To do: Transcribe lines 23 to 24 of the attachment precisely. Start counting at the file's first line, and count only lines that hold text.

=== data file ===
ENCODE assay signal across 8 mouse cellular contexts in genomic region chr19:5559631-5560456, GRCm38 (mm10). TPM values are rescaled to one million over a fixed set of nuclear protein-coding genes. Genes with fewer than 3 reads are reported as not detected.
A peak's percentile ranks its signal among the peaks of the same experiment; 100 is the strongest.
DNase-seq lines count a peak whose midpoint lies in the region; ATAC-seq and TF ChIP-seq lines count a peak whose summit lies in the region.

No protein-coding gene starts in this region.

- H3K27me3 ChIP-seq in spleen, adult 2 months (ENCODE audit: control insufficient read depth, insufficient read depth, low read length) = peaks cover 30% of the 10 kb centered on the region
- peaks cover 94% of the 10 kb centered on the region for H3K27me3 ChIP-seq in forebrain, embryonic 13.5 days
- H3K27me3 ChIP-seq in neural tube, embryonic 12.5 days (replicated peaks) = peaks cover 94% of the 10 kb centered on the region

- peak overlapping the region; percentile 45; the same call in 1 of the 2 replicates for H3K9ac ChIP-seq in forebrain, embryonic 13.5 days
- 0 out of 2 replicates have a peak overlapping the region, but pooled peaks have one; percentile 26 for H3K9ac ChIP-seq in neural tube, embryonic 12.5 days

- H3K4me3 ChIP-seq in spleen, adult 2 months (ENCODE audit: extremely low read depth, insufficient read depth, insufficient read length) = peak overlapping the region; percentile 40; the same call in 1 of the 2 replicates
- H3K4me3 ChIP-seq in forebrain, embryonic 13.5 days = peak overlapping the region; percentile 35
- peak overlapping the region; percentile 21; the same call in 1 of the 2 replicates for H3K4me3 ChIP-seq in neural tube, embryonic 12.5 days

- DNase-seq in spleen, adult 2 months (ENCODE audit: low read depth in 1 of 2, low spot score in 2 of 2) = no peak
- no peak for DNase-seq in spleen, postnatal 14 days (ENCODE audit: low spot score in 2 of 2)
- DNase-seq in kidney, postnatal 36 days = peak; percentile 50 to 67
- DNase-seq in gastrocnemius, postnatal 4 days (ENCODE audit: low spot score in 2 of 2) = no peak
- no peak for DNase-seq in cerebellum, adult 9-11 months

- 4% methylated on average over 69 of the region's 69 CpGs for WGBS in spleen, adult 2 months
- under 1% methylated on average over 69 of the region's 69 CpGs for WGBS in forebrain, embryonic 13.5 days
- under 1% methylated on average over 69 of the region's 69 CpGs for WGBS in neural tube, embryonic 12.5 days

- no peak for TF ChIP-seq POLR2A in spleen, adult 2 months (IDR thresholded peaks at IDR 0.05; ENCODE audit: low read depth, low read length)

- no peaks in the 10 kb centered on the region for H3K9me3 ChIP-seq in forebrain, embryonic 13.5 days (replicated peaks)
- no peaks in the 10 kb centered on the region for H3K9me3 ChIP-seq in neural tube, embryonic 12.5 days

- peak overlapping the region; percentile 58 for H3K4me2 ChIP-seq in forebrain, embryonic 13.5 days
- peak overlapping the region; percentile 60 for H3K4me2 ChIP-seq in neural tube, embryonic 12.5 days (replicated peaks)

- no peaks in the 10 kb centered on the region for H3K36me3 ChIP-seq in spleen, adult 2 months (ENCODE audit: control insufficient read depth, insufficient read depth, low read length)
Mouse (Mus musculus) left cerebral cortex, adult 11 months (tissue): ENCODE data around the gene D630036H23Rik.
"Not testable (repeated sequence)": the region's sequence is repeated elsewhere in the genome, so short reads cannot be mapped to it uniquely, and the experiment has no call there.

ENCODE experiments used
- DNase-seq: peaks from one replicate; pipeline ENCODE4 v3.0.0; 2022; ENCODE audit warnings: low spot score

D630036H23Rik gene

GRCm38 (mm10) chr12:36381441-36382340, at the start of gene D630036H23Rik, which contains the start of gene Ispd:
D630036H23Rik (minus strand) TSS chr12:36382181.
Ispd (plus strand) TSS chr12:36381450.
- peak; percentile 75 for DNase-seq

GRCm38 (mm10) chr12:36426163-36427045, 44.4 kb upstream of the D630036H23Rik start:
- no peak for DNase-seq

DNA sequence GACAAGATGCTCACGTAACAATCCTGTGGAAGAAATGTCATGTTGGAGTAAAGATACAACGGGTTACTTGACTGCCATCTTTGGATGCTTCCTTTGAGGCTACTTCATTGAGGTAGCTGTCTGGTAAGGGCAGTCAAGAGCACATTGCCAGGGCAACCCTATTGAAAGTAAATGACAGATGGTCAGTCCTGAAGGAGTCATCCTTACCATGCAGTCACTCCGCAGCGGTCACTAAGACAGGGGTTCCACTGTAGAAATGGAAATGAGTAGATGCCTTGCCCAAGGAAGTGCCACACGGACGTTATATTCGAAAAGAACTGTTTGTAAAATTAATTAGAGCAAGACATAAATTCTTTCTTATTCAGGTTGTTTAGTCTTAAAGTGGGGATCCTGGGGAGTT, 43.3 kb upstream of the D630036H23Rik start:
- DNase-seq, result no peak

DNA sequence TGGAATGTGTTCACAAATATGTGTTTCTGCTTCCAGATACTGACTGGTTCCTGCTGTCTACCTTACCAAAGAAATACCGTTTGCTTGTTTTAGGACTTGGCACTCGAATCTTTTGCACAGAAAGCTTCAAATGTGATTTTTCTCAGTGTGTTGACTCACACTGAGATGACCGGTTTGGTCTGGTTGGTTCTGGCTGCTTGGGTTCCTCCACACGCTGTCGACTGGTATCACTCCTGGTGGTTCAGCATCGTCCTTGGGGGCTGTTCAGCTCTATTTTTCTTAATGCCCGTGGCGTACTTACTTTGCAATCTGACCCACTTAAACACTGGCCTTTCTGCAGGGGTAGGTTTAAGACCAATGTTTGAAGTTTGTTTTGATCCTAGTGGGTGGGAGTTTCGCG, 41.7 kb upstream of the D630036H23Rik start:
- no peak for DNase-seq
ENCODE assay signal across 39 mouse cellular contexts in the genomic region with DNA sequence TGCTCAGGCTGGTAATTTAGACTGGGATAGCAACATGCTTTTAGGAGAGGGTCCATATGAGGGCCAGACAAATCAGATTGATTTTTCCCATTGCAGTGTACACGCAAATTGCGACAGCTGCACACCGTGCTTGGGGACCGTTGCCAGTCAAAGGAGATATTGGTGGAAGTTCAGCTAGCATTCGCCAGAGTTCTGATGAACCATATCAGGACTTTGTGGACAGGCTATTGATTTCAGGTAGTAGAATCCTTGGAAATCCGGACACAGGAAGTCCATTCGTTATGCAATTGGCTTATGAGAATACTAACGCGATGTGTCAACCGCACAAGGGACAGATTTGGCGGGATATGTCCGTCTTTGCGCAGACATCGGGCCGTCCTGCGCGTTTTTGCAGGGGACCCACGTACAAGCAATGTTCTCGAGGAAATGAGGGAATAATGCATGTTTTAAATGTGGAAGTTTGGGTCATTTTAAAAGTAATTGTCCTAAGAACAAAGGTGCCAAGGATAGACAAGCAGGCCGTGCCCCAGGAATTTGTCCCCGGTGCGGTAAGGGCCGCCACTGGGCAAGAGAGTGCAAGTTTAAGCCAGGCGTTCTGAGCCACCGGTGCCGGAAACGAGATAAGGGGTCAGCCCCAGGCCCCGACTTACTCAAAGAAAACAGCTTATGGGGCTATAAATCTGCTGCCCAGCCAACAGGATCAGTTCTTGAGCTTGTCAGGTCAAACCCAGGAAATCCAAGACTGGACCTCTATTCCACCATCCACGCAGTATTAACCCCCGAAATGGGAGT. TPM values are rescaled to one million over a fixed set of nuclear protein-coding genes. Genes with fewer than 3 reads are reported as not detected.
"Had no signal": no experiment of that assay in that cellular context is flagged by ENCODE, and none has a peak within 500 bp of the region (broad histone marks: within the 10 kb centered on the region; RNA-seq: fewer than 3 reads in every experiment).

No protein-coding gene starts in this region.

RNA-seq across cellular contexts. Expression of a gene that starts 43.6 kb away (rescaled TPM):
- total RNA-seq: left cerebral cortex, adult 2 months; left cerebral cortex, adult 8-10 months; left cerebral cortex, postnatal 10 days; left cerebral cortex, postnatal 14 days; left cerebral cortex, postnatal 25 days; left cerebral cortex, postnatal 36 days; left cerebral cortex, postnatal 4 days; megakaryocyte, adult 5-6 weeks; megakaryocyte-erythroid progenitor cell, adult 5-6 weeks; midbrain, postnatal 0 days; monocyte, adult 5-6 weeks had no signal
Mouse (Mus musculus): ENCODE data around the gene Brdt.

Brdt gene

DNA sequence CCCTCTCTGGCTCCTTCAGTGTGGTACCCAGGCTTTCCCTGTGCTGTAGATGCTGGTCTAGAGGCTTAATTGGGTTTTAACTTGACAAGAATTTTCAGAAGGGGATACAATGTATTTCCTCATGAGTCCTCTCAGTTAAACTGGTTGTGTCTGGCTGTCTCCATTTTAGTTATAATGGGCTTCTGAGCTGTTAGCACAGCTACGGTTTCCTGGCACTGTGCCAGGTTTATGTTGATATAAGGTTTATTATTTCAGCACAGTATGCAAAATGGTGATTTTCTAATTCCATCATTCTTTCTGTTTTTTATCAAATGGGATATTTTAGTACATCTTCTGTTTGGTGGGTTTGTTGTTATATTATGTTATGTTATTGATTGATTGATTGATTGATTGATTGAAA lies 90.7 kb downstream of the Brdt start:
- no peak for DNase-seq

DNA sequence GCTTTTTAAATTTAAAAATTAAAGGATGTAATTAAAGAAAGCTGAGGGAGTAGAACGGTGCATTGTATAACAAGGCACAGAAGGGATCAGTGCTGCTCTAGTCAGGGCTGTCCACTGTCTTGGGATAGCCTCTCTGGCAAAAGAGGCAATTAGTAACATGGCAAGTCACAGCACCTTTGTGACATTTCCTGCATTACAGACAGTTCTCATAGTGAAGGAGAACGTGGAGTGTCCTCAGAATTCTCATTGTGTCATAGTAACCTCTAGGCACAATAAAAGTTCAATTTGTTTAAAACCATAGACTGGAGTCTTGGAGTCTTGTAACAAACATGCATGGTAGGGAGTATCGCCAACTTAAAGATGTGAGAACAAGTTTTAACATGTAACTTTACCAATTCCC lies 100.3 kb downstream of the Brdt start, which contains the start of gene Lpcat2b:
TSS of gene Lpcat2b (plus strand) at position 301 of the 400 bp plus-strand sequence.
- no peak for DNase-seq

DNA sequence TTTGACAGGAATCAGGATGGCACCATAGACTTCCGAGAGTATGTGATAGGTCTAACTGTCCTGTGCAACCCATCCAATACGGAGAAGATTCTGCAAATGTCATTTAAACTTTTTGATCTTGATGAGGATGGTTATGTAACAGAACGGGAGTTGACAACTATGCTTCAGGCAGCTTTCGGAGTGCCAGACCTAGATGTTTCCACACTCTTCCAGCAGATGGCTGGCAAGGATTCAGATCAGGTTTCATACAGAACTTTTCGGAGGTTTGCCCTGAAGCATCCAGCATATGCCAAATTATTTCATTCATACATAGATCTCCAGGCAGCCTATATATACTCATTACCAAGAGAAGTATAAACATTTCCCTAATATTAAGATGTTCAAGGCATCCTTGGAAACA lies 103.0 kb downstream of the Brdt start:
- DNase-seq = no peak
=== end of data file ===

- no peaks in the 10 kb centered on the region for H3K9me3 ChIP-seq in neural tube, embryonic 12.5 days

- peak overlapping the region; percentile 58 for H3K4me2 ChIP-seq in forebrain, embryonic 13.5 days